From the mid ’90s through the early 2000s, there were scores of Black women romance novelists. Authors, ranging from Terry McMillan to Trisha R. Thomas, were allowing Black women to fall in love on the page, even as real life Black women were declared undesirable and unmarriageable. Their work was revolutionary, and much of it was adapted for screen, but since the early 2000s, major publishers have released few romance novels written by Black women with Black women protagonists. Outside of Ernessa Carter’s 2013 novel, The Awesome Girl’s Guide to Dating Extraordinary Men, and Denene Millner, Angela Burt-Murray, and Mitzi Miller’s 2006 hit, The Vow, Black women who love romance novels have had limited options.
With her forthcoming novel, The Wedding Date, first-time author Jasmine Guillory might be the Black woman who revitalizes the genre. The Wedding Date has a simple premise: Alexa, chief of staff to Berkeley, California’s mayor, unexpectedly meets Drew, a playboy doctor, in an elevator. Their chemistry is immediately electric, and leads Drew to invite Alexa to his ex-girlfriend’s wedding. From there, The Wedding Date takes readers on a rollercoaster ride as both Alexa and Drew work to figure out if their impromptu date can become something more.
The Wedding Date is a classic rom-com, and will surely satiate those who were raised on romance novels. Ahead of the book’s release, Guillory spoke to Bitch about making the transition from attorney to author, developing such relatable characters, and finding revolution in romance.
You’re a Stanford Law School graduate. There are many people who enter a field, and then want to pursue a passion. How did you make the transition from practicing law to writing novels?
I’d been a lawyer for eight years when I started writing. I did it because I realized I was missing a creative outlet in my life, and I was thinking about what that could be. I had some friends who were writers, and they were all very encouraging when I talked with them about writing. I’d taken no writing classes, but I’d read thousands of books throughout my life. A lot of reading helped me know what I love and what I dislike in books. I just started writing at that point. I built my writing around my work, so I would usually write late at night. Even now, I still write late at night because that’s when I’m used to writing.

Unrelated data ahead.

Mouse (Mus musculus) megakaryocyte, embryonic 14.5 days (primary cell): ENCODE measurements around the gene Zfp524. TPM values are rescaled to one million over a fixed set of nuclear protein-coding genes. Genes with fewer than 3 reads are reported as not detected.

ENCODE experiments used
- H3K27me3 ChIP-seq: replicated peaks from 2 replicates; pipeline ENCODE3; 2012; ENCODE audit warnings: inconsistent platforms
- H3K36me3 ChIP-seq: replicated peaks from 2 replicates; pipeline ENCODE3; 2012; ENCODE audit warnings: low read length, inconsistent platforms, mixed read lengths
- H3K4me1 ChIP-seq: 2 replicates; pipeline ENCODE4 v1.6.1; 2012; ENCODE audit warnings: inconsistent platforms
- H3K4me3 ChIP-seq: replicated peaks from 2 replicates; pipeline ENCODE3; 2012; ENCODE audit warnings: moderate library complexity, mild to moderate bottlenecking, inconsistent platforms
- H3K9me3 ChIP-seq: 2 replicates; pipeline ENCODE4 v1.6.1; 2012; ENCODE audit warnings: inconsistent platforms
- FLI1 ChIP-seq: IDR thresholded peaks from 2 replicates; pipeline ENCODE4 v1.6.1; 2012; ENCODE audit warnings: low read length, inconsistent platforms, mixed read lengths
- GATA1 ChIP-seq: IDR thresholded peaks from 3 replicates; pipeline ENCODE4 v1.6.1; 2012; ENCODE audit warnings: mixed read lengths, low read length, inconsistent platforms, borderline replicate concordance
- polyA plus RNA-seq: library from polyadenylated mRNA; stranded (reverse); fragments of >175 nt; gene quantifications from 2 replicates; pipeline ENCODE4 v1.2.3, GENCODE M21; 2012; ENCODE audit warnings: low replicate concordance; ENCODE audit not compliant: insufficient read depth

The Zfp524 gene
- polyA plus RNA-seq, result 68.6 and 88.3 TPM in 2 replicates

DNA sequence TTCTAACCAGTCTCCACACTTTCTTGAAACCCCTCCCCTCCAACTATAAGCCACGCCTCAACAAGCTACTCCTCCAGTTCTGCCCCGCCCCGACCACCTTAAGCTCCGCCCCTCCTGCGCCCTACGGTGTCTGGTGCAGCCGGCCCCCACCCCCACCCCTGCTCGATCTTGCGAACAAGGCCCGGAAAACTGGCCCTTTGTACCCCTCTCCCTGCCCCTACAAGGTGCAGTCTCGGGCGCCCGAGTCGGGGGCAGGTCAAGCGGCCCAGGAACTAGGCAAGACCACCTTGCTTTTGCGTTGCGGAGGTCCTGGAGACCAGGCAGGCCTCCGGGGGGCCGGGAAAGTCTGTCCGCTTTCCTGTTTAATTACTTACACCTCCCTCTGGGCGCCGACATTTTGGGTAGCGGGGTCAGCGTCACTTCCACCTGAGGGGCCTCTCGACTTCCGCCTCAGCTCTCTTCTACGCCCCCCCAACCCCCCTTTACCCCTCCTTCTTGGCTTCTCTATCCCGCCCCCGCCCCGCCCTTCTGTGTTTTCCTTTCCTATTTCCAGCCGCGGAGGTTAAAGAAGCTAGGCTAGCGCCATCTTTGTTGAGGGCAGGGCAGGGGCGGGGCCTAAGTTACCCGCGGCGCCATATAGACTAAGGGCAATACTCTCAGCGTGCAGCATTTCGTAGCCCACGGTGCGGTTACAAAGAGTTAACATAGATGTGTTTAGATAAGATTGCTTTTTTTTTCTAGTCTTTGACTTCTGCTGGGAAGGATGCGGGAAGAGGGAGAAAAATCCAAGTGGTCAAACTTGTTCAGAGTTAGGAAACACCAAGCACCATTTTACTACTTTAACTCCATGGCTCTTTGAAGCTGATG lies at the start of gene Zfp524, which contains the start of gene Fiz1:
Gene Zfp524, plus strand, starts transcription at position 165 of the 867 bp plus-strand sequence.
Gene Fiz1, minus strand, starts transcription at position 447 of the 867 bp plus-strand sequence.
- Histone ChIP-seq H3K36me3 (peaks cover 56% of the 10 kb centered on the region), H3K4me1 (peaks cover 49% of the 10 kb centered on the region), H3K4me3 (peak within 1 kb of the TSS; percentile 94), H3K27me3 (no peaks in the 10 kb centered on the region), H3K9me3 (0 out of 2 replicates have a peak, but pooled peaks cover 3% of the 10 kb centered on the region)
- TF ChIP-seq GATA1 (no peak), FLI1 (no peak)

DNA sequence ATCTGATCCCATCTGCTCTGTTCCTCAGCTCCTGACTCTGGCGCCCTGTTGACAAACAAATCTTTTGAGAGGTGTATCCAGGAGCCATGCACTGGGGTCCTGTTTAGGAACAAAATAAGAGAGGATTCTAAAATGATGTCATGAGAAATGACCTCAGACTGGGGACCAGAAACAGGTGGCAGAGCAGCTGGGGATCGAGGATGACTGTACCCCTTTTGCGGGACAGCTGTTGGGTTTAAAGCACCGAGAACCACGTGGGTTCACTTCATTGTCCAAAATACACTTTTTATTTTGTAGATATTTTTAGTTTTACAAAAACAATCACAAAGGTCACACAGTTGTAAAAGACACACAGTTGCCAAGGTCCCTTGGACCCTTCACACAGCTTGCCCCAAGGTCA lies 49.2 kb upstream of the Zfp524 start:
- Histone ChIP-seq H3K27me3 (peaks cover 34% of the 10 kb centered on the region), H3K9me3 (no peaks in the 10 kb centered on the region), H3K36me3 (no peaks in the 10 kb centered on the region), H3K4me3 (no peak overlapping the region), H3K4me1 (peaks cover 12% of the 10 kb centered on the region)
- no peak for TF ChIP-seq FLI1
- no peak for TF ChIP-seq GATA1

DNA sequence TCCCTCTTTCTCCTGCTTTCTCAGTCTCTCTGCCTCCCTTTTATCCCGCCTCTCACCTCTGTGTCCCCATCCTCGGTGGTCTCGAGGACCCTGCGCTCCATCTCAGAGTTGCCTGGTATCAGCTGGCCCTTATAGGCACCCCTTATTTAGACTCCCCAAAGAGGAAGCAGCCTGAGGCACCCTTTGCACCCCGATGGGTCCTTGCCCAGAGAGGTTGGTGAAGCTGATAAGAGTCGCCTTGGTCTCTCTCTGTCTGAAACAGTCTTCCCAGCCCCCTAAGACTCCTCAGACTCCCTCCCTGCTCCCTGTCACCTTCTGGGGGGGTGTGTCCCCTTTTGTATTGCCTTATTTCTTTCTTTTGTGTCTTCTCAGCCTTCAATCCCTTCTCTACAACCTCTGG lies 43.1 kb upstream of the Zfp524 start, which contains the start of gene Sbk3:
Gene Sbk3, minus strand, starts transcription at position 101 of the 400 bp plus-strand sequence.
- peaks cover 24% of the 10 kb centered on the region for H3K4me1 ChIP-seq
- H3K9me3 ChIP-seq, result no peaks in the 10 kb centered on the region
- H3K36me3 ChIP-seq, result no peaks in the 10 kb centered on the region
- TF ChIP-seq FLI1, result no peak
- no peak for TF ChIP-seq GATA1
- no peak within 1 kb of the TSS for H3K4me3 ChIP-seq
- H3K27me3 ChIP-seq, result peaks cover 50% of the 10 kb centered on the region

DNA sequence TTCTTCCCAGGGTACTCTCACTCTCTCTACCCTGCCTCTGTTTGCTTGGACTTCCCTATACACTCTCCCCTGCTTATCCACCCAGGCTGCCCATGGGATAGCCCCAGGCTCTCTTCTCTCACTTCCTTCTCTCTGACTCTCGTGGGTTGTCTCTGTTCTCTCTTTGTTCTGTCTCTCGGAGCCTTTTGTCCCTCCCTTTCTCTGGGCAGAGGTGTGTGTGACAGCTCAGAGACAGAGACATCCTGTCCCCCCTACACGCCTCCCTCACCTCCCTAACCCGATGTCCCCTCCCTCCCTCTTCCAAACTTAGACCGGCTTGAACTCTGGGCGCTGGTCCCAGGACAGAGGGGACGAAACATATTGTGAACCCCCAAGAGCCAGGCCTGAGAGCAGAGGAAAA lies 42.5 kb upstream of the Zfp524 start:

The Wedding Date by Jasmine Guillory (Photo credit: Berkley)
I really enjoyed writing. It was really hard, but I enjoyed what I was doing, so I just kept going. I’d wrote one book that I tried to get an agent with and didn’t, but I got a lot of very encouraging rejections from agents. Then, I tried to write another book that I had a lot difficulty with. I took a little writing break, and afterward, I started writing The Wedding Date. I started looking for an agent after writing the book, doing a lot of revisions, sending it to some friends, and then doing more revisions.
What were your favorite romantic comedies growing up? Did they inspire you to write romance?
There were a lot. I grew up in a very John Hughes-era, so 16 Candles, obviously, even though it’s difficult to rewatch now because there’s a lot of terrible race stuff in that movie. I loved everything Molly Ringwald. I also love When Harry Met Sally, and can watch it on repeat for hours. It’s not so much that these movies inspired me to write romance, but helped me see a lot of fun things I could do with romantic tropes. It’s not just romance novels. All books hinge on some sort of trope, which is fun to play with. I like to see both how books and movies stick straight to romantic tropes, and also turn them on their head. It was good to see how romance movies have done this with people falling in love, breaking up, and coming back together.
The Wedding Date is a phenomenal book. I couldn’t put it down. What sparked the idea for a romance novel? Was writing romance something you always wanted to do?